'The Good Earth' reminds me also of an American classic, 'The Grapes of Wrath' by John Steinbeck which also takes place in the 1930's and is centered around around a man and his family relocating to enable them to survive.
The scenes with the father and his first daughter---very touching scenes.
The wife's last days and her life.
I thoroughly enjoyed listening to this audiobook narrated by Anthony Heald. He could very well become a favorite of mine. I was surprised when I learned he was Dr Chilton from Silence of the Lambs. He didn't just read the book, but added inflection to each word.
I read The Good Earth as a requirement when I went to school but didn't remember a thing about it. It was a new and pleasant discovery to read it again.
The book is a rich portrait of culture of the Chinese people. It followed the life of Wang Lung, a poor farmer from working his land and the good life it brought him. It described times of abject poverty and near starvation to wealth and prestige. The story demonstrates how money and wealth can make one forget his/her humble beginnings. It also reflects on the struggle to pass on one's morals and ethics to children.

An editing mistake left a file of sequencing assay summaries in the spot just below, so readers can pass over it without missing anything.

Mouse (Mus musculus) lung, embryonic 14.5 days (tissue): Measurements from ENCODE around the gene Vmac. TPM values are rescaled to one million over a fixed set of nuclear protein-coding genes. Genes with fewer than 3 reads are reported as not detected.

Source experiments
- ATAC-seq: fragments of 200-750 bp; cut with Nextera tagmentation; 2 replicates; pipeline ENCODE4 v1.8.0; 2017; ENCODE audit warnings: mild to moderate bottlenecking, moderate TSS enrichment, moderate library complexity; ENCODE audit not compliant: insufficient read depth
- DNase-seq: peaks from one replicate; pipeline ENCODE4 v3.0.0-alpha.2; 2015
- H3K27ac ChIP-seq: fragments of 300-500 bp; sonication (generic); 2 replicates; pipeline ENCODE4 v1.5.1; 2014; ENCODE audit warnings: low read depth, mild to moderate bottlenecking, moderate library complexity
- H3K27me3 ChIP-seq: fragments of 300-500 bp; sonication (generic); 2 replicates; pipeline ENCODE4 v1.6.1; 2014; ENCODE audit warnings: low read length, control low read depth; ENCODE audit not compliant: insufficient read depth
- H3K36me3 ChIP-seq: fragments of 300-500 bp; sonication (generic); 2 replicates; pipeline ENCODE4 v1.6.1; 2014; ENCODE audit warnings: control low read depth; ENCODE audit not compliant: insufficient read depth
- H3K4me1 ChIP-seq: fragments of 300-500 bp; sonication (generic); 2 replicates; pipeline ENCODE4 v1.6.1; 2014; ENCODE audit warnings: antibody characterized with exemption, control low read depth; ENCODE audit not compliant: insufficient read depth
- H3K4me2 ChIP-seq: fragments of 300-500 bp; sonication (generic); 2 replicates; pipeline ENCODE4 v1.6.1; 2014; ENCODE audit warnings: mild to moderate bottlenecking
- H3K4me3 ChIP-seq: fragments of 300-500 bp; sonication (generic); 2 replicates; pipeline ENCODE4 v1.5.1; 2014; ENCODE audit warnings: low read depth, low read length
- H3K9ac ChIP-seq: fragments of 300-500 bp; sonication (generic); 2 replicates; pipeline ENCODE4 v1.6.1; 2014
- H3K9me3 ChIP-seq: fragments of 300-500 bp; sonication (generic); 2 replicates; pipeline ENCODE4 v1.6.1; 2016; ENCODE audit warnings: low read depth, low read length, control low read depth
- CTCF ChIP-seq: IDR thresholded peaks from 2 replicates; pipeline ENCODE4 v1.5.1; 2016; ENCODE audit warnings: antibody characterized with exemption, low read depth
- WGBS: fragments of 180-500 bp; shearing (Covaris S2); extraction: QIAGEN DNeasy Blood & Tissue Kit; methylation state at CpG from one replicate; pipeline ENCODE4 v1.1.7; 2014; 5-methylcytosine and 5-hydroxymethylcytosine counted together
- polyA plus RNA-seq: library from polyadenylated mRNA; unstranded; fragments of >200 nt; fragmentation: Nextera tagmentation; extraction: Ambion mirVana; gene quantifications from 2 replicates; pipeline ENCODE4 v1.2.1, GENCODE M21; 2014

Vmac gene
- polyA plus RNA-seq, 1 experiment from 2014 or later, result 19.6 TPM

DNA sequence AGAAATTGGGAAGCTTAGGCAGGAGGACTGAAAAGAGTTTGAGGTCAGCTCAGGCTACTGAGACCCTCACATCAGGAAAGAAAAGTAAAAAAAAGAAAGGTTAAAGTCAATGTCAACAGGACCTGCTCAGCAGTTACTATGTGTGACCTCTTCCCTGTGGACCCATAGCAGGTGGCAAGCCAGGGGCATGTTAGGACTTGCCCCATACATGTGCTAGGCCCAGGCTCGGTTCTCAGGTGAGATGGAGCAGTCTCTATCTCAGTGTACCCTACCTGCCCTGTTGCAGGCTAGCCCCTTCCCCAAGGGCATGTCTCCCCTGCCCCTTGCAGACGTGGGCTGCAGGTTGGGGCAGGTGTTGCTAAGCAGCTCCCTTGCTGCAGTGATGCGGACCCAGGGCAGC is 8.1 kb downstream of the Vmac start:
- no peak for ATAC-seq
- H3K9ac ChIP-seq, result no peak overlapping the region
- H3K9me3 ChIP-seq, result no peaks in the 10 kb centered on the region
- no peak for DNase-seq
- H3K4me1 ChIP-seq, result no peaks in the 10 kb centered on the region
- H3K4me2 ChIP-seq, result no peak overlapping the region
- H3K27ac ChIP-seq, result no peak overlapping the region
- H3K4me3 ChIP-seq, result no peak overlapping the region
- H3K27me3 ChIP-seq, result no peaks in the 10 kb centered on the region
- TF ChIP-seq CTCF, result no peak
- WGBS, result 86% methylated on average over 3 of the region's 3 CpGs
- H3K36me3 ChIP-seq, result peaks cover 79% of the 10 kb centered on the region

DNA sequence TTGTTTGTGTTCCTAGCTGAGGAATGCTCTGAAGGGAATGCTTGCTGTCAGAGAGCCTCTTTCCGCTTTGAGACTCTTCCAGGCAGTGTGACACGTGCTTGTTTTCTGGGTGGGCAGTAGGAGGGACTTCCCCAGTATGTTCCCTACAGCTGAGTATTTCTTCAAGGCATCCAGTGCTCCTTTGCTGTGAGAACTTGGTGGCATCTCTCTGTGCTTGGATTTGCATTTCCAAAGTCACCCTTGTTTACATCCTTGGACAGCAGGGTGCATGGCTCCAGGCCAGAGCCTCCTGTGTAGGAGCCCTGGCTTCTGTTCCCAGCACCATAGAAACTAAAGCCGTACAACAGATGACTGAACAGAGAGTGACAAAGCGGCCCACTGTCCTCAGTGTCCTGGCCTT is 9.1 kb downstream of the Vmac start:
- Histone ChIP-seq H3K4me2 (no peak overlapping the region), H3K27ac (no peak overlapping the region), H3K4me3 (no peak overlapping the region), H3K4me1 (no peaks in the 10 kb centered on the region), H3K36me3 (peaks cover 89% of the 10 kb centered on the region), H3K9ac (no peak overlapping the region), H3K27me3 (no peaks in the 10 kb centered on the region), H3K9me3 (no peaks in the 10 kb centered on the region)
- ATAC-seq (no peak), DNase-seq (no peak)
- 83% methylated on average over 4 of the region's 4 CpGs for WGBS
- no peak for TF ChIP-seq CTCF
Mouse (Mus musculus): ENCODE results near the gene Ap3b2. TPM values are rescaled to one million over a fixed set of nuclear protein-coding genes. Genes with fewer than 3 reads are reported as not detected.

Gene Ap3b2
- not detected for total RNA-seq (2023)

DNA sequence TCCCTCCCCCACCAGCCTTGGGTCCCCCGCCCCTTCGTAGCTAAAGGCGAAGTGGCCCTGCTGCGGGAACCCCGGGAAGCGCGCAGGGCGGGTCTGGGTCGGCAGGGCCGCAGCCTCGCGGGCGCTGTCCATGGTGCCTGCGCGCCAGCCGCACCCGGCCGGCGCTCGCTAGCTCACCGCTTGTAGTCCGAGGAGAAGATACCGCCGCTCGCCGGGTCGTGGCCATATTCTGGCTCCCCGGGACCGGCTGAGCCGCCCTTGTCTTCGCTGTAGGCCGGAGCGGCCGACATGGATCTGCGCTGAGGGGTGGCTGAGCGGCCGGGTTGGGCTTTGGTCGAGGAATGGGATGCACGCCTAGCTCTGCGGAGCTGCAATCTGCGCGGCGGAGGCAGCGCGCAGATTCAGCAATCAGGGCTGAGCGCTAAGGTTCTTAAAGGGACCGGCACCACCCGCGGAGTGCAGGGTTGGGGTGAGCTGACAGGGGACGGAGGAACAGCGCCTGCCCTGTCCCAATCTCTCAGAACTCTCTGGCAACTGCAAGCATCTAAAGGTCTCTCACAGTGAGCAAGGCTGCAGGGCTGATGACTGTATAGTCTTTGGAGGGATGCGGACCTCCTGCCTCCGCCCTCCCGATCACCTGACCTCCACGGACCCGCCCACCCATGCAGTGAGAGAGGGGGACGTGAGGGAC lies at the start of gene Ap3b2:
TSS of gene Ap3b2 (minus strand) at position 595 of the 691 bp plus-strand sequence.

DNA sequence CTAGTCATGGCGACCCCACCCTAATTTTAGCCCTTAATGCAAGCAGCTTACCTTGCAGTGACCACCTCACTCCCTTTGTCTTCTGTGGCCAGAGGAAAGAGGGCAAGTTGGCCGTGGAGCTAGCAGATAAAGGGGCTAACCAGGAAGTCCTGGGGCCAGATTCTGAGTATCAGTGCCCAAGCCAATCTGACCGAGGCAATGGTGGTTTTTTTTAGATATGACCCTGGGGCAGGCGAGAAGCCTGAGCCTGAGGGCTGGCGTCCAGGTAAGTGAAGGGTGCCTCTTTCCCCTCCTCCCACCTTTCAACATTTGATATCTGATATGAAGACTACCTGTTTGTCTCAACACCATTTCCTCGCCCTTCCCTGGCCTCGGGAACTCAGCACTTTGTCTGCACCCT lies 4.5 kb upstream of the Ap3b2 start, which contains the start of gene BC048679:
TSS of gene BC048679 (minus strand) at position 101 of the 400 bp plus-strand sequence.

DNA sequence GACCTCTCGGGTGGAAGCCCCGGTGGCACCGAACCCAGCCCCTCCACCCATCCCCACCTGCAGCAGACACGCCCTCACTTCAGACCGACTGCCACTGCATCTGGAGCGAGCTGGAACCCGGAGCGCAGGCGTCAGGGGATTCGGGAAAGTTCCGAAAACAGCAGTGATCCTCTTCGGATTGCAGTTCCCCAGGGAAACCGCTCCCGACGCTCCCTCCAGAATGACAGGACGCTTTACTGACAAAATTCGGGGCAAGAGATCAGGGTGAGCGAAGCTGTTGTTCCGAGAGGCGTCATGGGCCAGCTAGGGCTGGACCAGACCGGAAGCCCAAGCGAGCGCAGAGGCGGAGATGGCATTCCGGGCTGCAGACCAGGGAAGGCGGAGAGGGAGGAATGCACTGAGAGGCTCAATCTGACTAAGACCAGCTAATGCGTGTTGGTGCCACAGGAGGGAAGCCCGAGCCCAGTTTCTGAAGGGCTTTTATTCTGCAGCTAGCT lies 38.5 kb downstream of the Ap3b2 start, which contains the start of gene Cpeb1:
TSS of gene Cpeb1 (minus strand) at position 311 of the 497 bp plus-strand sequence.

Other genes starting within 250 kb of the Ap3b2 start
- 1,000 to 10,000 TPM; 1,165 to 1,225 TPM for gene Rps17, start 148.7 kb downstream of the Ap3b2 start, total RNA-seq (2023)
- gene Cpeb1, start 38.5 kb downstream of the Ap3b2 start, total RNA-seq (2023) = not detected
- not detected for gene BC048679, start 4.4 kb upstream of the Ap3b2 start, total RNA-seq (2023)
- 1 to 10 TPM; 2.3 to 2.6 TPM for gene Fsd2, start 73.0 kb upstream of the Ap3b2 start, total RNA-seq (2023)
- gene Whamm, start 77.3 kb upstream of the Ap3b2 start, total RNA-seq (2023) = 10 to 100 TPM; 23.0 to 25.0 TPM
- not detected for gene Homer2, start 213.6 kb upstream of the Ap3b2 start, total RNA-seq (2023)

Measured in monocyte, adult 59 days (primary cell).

While I enjoyed this first book in a trilogy, I don't think I will read the other two - Sons and A House Divided. I was engaged with Wang Lung's life but never cared enough about his children to continue on with their stories. But, you never know. I could change my mind.